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Posted on May 13, 2017

New council member voted in, takes seat left by Roduner

The Quincy City Council on Tuesday, May 9, chose Luke Garrison to fill the spot on the City Council left by Adam Roduner.
Garrison took his seat with the other council members, and when the time came to end the meeting, he gave the motion to adjourn – his first official act in public office.
Garrison, 25, has lived in Quincy Valley his whole life, works in construction for Garrison Homes and is a volunteer officer with the Grant County Fire District No. 3. He said he has never run for office before and he is planning to run for the seat he now has, as its term ends on Dec. 31.

Luke Garrison took the oath of office for the Quincy City Council seat No. 2 on May 9.
Photo by Dave Burgess/Post-Register

Roduner resigned from the City Council at the April 18 meeting because he is moving outside the city limits.
City Council members Paul Worley, David Day, Tom Harris, Josey Ferguson and Sonia Padron were present to select their new colleague. David Durfee was absent.
They interviewed five city residents on Tuesday night as candidates: Garrison, Cathie Wind, Robert Buys, Keith Anstine and Scott Lybbert. One at a time, while the others waited outside in the foyer, the candidates introduced themselves to the City Council and then faced questions from council members.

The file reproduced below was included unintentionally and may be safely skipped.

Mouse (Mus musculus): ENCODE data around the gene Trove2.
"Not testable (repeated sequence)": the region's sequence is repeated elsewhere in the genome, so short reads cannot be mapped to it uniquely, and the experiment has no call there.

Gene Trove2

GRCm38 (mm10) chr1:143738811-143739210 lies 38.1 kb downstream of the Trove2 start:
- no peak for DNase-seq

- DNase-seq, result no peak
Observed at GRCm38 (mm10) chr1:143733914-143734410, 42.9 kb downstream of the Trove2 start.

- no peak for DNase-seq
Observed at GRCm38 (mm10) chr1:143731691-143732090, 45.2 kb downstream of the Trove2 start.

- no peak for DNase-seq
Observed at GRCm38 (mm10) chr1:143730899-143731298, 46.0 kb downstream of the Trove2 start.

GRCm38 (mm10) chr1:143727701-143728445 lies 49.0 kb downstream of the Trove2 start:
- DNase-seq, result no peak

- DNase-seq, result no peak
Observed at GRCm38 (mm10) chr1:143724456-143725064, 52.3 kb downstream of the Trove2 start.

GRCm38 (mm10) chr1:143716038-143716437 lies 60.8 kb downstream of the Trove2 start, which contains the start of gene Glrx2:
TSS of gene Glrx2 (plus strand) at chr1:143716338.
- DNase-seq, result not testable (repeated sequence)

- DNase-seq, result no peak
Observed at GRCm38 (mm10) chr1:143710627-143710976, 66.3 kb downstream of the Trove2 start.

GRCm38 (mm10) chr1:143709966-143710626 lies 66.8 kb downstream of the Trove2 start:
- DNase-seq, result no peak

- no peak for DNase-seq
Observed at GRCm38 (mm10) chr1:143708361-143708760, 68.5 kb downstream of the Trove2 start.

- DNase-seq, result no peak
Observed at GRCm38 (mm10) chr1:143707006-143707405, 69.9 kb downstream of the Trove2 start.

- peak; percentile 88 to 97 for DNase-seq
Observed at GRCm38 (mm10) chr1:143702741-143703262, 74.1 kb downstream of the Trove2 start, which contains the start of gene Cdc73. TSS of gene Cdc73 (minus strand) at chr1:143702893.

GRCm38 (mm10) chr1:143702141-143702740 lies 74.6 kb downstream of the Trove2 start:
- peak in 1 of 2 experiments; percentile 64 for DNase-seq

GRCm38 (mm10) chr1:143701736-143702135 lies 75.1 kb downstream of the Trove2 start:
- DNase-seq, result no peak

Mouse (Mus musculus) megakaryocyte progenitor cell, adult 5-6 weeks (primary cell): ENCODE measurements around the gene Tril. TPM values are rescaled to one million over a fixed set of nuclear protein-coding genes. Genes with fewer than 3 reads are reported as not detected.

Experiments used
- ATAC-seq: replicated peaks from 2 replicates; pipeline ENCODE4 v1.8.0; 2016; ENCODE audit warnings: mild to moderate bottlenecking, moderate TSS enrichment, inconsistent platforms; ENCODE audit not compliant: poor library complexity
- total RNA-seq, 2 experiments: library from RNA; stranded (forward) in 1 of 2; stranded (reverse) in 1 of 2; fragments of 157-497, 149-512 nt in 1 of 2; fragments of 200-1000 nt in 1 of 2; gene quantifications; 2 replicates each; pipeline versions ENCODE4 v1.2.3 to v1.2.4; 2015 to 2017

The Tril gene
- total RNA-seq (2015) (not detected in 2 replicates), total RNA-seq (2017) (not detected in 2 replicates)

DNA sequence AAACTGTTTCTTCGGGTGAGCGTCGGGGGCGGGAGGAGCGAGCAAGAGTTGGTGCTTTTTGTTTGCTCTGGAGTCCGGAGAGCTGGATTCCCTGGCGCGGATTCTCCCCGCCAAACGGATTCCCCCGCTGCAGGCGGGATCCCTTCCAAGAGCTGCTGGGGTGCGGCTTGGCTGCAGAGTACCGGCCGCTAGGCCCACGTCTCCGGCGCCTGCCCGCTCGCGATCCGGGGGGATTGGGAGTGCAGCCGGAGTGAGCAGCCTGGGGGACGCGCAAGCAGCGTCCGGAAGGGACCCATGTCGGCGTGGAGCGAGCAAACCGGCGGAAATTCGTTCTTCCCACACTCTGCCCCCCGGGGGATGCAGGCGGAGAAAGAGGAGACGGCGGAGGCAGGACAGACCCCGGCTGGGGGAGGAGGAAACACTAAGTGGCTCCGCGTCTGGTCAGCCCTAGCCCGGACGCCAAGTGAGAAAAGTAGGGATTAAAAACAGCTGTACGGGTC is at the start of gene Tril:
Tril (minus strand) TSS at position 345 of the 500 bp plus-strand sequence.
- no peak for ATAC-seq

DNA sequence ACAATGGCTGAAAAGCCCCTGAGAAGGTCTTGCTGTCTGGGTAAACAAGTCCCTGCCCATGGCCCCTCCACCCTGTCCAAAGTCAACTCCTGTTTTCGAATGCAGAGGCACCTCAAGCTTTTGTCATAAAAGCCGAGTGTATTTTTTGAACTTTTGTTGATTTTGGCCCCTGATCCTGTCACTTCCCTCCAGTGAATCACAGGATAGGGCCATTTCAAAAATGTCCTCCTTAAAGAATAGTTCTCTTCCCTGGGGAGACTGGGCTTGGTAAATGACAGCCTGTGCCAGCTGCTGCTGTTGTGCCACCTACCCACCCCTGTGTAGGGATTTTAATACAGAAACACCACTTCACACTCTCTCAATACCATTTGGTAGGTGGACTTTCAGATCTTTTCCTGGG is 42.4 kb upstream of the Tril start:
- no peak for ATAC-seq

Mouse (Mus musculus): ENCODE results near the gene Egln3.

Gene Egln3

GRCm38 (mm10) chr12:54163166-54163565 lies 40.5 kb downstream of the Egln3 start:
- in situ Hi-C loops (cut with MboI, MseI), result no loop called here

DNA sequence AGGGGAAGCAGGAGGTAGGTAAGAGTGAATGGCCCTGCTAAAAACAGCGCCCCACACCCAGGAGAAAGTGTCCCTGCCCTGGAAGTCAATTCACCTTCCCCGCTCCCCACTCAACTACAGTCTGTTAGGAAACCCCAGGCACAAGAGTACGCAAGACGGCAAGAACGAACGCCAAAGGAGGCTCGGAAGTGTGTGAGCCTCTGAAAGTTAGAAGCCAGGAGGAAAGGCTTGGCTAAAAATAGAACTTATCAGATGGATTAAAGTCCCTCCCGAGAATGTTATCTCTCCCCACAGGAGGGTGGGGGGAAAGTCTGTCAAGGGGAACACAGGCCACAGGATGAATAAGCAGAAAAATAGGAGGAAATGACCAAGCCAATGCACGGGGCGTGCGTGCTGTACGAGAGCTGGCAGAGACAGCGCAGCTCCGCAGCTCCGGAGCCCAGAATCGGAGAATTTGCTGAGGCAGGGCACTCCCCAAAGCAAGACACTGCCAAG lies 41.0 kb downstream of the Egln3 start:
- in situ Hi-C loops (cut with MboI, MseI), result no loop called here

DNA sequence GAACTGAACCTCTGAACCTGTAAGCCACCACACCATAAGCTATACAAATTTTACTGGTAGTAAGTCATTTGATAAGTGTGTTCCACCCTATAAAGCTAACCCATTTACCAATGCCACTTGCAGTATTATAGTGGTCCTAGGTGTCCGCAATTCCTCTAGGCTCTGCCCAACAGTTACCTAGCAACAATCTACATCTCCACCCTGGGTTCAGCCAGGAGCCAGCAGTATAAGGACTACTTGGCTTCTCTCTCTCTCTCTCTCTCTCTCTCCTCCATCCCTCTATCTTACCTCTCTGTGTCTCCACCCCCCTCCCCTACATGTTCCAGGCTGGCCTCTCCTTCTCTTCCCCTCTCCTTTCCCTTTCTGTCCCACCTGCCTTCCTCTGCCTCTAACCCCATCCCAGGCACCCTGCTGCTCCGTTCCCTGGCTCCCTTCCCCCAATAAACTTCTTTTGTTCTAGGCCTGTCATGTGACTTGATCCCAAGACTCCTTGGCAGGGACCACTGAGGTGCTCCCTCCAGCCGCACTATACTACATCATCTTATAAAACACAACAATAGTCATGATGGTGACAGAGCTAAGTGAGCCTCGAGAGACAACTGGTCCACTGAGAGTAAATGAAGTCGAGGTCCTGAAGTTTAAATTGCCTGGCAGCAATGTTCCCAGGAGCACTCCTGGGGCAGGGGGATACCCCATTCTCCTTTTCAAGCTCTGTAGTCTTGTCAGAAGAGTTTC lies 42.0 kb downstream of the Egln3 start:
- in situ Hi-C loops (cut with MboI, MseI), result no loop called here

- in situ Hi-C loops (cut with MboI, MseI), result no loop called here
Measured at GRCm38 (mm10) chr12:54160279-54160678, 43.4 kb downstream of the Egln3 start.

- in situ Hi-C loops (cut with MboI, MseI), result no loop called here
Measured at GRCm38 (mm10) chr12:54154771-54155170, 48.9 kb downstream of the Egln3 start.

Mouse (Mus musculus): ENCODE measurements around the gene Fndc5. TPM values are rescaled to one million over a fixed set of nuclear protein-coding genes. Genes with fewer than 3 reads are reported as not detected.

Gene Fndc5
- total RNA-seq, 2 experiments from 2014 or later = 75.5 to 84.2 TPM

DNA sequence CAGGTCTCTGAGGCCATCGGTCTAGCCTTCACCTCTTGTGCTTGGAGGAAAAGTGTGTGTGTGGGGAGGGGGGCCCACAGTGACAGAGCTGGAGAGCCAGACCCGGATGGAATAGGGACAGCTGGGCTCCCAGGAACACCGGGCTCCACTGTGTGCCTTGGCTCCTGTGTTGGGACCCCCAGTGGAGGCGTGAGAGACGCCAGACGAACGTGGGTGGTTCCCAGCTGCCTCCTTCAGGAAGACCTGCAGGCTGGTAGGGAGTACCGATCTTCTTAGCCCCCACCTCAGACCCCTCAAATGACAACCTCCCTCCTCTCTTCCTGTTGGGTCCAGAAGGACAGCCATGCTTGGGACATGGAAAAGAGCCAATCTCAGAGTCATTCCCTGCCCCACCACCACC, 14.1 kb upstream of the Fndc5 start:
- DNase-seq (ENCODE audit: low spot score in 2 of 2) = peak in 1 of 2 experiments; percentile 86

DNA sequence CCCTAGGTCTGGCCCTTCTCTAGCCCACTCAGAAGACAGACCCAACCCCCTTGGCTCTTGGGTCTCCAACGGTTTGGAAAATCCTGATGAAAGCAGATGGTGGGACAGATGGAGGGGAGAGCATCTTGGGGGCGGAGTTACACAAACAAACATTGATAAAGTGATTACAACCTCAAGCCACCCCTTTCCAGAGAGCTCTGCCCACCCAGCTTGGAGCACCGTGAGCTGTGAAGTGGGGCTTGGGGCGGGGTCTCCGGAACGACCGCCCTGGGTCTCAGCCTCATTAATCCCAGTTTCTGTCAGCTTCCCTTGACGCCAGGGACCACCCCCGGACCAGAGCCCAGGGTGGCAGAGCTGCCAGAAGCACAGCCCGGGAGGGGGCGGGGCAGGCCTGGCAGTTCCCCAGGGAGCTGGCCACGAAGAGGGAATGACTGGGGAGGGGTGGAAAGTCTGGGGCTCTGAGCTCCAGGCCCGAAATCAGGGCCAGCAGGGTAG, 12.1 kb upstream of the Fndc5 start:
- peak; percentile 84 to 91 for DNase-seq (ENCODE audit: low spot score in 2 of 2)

The questions were the same for each candidate. Padron asked the candidate to name the two best qualities the candidate would bring to the council. Harris asked what the candidate wants to see in Quincy in the next four years. Ferguson asked whether the candidate planned to run for city office in this year’s election if not appointed to the open seat. Mayor Jim Hemberry asked whether the candidate – if appointed – would run in the election.
The council members left to talk and returned in about 15 minutes. The first candidate named and voted on was Garrison, and the motion carried in a 3-2 vote.
After the meeting, Garrison said he had been thinking about serving in public office for a few months.
“I feel excited and thankful for the opportunity to serve the citizens of Quincy more than what I do now, in regards to the fire district,” he said.

By Dave Burgess,

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